The Definition of Institutional Racism

The History and Implications of Institutional Racism

Protesters March On Washington To Mark 50 Year Anniversary of Brown vs. Board Of Ed

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The term "institutional racism" describes societal patterns and structures that impose oppressive or otherwise negative conditions on identifiable groups on the basis of race or ethnicity. Oppression may come from business, the government, the health care system, the schools, or the court, among other institutions. This phenomenon may also be referred to as societal racism, institutionalized racism, or cultural racism.

Institutional racism shouldn't be confused with individual racism, which is directed against one or a few individuals. It has the potential of negatively affecting people on a large scale, such as if a school refused to accept any Black people on the basis of color. 

The History of Institutional Racism 

The term "institutional racism" was coined at some point during the late 1960s by Stokely Carmichael, who would later become known as Kwame Ture. Carmichael felt that it was important to distinguish personal bias, which has specific effects and can be identified and corrected relatively easily, with institutional bias, which is generally long-term and grounded more in inertia than in intent.

Carmichael made this distinction because, like Martin Luther King Jr., he had grown tired of white moderates and uncommitted liberals who felt that the primary or sole purpose of the civil rights movement was white personal transformation. Carmichael's primary concern—and the primary concern of most civil rights leaders at the time—was societal transformation, a much more ambitious goal.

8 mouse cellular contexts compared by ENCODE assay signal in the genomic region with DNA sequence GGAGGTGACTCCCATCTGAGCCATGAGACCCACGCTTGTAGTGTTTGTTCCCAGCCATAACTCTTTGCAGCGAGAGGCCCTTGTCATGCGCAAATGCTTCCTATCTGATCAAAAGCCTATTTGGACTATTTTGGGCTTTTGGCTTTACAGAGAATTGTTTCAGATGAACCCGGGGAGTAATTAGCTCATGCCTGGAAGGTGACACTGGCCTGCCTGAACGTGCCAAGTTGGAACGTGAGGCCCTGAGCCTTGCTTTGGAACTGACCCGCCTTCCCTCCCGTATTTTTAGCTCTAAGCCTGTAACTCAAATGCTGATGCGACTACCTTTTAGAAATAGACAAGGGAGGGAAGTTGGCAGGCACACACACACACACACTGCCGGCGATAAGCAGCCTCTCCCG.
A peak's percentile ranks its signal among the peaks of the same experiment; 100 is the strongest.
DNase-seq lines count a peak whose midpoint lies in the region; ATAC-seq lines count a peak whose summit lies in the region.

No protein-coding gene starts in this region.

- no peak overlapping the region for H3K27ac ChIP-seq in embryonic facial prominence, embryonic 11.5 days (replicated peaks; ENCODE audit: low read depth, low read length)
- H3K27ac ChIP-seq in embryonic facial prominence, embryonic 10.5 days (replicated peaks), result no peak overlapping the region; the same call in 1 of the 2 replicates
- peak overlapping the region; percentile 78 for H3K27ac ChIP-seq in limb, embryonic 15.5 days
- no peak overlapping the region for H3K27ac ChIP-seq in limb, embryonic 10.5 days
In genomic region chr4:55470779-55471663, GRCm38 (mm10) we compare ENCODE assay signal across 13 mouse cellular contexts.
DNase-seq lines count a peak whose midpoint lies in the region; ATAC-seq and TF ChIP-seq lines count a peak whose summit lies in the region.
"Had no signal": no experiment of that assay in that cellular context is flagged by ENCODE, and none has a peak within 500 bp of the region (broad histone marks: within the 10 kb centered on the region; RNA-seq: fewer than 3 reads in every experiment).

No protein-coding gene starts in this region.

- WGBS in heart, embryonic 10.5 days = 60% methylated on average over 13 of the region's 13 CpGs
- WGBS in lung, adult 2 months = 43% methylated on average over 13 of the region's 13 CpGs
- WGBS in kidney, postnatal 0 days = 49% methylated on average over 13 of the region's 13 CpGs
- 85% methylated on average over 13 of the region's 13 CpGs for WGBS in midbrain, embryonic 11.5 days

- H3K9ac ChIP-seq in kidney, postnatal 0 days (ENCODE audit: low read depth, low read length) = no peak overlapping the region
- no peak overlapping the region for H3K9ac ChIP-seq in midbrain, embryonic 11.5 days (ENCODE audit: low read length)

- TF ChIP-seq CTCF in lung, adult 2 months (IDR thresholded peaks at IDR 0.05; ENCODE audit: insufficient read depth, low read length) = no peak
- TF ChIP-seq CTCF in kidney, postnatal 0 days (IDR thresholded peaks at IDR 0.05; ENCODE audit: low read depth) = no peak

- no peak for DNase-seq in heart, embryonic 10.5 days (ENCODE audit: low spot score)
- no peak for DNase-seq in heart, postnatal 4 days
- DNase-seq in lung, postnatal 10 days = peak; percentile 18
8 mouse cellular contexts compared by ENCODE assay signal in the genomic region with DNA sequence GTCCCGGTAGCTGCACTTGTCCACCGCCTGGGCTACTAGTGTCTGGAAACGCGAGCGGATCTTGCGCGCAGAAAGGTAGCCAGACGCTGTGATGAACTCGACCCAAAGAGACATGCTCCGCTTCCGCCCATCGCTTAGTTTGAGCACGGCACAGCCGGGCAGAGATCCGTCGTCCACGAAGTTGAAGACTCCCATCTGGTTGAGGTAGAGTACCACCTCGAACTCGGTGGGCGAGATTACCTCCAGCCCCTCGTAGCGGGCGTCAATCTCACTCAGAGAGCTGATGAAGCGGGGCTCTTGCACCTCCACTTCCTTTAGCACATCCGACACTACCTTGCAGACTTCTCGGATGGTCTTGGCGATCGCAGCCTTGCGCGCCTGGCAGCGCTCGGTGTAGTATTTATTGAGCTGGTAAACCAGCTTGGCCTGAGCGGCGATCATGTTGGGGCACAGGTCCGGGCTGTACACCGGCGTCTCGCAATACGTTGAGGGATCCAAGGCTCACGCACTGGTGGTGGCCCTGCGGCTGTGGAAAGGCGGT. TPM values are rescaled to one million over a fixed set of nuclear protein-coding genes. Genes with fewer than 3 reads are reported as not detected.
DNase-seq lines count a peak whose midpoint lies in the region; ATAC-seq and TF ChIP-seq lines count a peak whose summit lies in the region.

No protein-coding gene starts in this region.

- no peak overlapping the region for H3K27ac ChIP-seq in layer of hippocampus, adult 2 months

Contemporary Relevance 

Institutional racism in the United States results from the social caste system that sustained—and was sustained by—enslavement and racial segregation. Although the laws that enforced this caste system are no longer in place, its basic structure still stands to this day. This structure may gradually fall apart on its own over a period of generations, but activism is often necessary to expedite the process and provide for a more equitable society in the interim.

Examples of Institutional Racism 

  • Opposing public school funding is not necessarily an act of individual racism. One can certainly oppose public school funding for valid, non-racist reasons. But to the extent that opposing public school funding has a disproportionate and detrimental effect on youth of color, it furthers the agenda of institutional racism.
  • Many other positions that are contrary to the civil rights agenda, such as opposition to affirmative action, can also have the often unintended effect of sustaining institutional racism.
  • Racial profiling occurs when any group is targeted for suspicion based on race, ethnic origin, or because they belong to another recognized protected class. The most well-known example of racial profiling involves law enforcement zeroing in on Black men. Arabs have also been subjected to racial profiling after September 11, 2001.

Looking to the Future 

Various forms of activism have famously fought institutional racism over the years. North American 19th-century Black activists and suffragettes are prime examples from the past. The Black Lives Matter movement was launched in the summer of 2013 after the 2012 death of 17-year-old Trayvon Martin and the subsequent acquittal of his shooter, which many felt were based on race. 

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Head, Tom. "The Definition of Institutional Racism." ThoughtCo, Dec. 18, 2020, Head, Tom. (2020, December 18). The Definition of Institutional Racism. Retrieved from Head, Tom. "The Definition of Institutional Racism." ThoughtCo. (accessed March 22, 2023).